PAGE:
According to my mother, my first visit to a museum happened on the very day I was released form hospital a few days after birth. My father triumphantly carried me fro room to room through the Rijksmuseum. Rarely did a week pass by that we were not in one great museum or another. One of the perks to being an Amsterdammer.
My father had inherited the painting gene in his family. He did for a time when I was about three try supporting us on the sales of his paintings. He had also luckily inherited the sales and marketing abilities which had long kept generations from having to pursue “real” jobs. Collecting rent is a long cry from a real job. It must have been a crushing brush with reality, washing bottles and lab equipment at Shell Oil’s laboratories. both my parents had been cheated of a high school education, both were just 17 when WWII ended. Dad took night school and worked to bring himself up to where he could attend University, nothing was handed him. My mother either, she worked as a nanny and private nurse to underwrite her nursing studies.
On this particular day I was the daughter of the Artist. I had no notion, no idea if we were rich or poor. I knew I was loved and cared for. My parents took a great deal of time to point out the wonders and beauty of the world around me. I hung on every word, I was a sponge. I loved everything about my parents’ interests, it was our bond. I shared painting with dad, opera with mother. I studied every stitch my mother performed with her patient and talented hands. I sat excitedly by father as he painted, I can see them still if I close my eyes. It explains, perhaps why my paintings, without any intent, look so much like his work.
The museum, in particular Boyman van Beuningen museum in Rotterdam,was and always will be my favourite place on this earth, my holy place, it is in my heart even when I cannot get there myself. That is where my tiny hand touched the bronze foot of Degas’ ballet dancer. It is where, in my opinion, the most beautiful clocks ever made, tick harmoniously now as in centuries past. These are the survivors, valuable enough that war and fires did not destroy them. Nothing chronicles history as well as paintings do. There for me to see in one room the Armada fights at sea, and in another, Bosch’s Tower of Babel’s staggering detail (the painting is barely a square foot in size) speaks of an artist sparing no amount of his very spirit to put on canvas (actually I believe it is on wood) all of what one moment in time could possibly mean. Within the one story of the painting there are dozens of smaller stories. I’ve spent hours with this painting and still have not fully taken it all in.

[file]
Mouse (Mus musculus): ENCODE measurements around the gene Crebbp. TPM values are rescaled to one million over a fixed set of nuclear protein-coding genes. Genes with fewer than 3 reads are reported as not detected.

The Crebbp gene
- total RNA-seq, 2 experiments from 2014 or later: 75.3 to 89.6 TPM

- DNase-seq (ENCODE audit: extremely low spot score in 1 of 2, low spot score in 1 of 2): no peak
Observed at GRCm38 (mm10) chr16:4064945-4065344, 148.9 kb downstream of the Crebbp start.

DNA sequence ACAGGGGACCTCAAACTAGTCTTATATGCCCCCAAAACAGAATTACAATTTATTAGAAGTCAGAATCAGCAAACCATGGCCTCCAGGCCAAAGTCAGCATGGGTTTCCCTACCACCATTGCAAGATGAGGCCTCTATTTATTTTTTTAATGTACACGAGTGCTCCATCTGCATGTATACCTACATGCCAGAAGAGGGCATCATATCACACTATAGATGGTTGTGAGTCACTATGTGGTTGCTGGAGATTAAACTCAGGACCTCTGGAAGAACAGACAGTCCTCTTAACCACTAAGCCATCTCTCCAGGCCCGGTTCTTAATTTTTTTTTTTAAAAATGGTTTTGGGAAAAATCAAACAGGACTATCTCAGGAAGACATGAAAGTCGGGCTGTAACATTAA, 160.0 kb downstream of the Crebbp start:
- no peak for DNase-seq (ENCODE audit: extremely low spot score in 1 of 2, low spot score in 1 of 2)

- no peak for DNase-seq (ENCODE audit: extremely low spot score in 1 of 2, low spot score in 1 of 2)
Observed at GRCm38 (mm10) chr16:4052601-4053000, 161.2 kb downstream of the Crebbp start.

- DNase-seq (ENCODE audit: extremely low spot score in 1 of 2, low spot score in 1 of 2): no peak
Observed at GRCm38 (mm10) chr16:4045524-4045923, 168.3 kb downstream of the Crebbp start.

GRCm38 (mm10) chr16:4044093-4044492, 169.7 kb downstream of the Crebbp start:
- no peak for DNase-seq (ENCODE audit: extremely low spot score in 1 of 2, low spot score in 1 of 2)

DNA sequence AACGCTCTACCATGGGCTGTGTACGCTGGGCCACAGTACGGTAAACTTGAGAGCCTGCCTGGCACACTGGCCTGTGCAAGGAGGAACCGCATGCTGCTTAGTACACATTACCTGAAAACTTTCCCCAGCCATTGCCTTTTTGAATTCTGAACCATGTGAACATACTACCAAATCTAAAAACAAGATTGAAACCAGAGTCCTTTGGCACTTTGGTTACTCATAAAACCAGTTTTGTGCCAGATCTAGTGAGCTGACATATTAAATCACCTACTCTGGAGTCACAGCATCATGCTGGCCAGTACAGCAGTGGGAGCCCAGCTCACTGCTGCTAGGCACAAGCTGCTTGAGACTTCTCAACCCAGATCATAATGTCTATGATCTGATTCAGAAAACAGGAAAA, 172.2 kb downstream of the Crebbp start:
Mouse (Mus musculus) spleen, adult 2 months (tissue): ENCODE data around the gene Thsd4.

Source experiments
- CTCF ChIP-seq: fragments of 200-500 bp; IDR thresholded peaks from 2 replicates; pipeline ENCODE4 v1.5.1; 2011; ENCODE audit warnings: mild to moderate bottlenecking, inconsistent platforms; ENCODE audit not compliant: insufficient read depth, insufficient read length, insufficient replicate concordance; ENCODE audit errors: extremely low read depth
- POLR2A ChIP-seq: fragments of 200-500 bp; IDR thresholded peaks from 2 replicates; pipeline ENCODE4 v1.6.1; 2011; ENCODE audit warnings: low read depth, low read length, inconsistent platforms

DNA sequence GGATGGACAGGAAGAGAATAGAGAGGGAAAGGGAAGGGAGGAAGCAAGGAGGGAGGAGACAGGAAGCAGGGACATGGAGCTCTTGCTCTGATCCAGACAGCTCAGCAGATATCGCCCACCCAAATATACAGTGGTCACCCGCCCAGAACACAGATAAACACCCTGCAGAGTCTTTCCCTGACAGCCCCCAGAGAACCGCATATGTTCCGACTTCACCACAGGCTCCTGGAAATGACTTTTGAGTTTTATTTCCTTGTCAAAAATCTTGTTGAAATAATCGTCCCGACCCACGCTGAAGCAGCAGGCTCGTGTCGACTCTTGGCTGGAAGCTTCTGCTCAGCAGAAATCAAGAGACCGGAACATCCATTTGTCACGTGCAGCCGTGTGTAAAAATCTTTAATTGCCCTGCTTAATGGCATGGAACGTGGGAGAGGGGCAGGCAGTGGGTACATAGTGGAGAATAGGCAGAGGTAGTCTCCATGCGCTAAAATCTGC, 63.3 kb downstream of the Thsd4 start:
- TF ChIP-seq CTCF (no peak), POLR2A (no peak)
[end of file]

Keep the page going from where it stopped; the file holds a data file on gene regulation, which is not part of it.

Of course little girls cannot keep up with adults, their legs will get tired. This day there were paintings on loan from another gallery — the specifics I do not know, just that it was very special — with a great deal of excitement my parents had gone room to room. When I became tired the first time I was allowed to lie on a bench in the grandfather clock room. My parents could then spend some time in the adjoining room which had remarkable seascapes. My father’s and also my mother’s family had been in the shipbuilding business for centuries, it follows they had some considerable knowledge and interest in the subject. At age four or so the details of one ship versus another are not terribly interesting. It was by far my favourite place in the world to take a nap, watched by the timeless timepieces, hearing them tick tock with a sense of the infinite.
On the second floor in the room with the blue walls I did my best to show how tired I had again become. Why? Because I still did not like mandrills, and in this room there was an intimidatingly large painting of a mandril by Kokoschka. Daddy picked me up, while he admired the Kokoschka I looked out of the window, where below in the courtyard large zaftig bronzes looked pensively at each other. The window was a welcome view, I did not like blue walls, I still don’t. The next room had green walls. Some very nice landscapes.
I lay down on the bench in the green room I imagined myself walking through each of the landscapes. I was very tired, there had been a lot of walking, my shoes pinched. I sat up to look for mom and dad. I was alarmed when I could not find them. Maybe they had gone for another look in the blue room, being how fond they were of those awful mandrills. I turned my little groggy head around. There, directly behind me was the most ghastly nightmarish sight I gasped, gurgled choked by the fear of what faced me. I let out a scream. I think I had everyone’s attention. My dad swept me up, my mother grabbed me. An apparent lapse in parental judgment had put me down for a nap facing away from Goya’s “Saturn Eating One of His Children.”
I loathe that painting, even more than a mandril. How could a father eat his child, or any child. What monsters were there in my world? I held on very tightly to my mommy. That was the very last time that I ever took a nap anywhere at Boyman’s other than the clock room.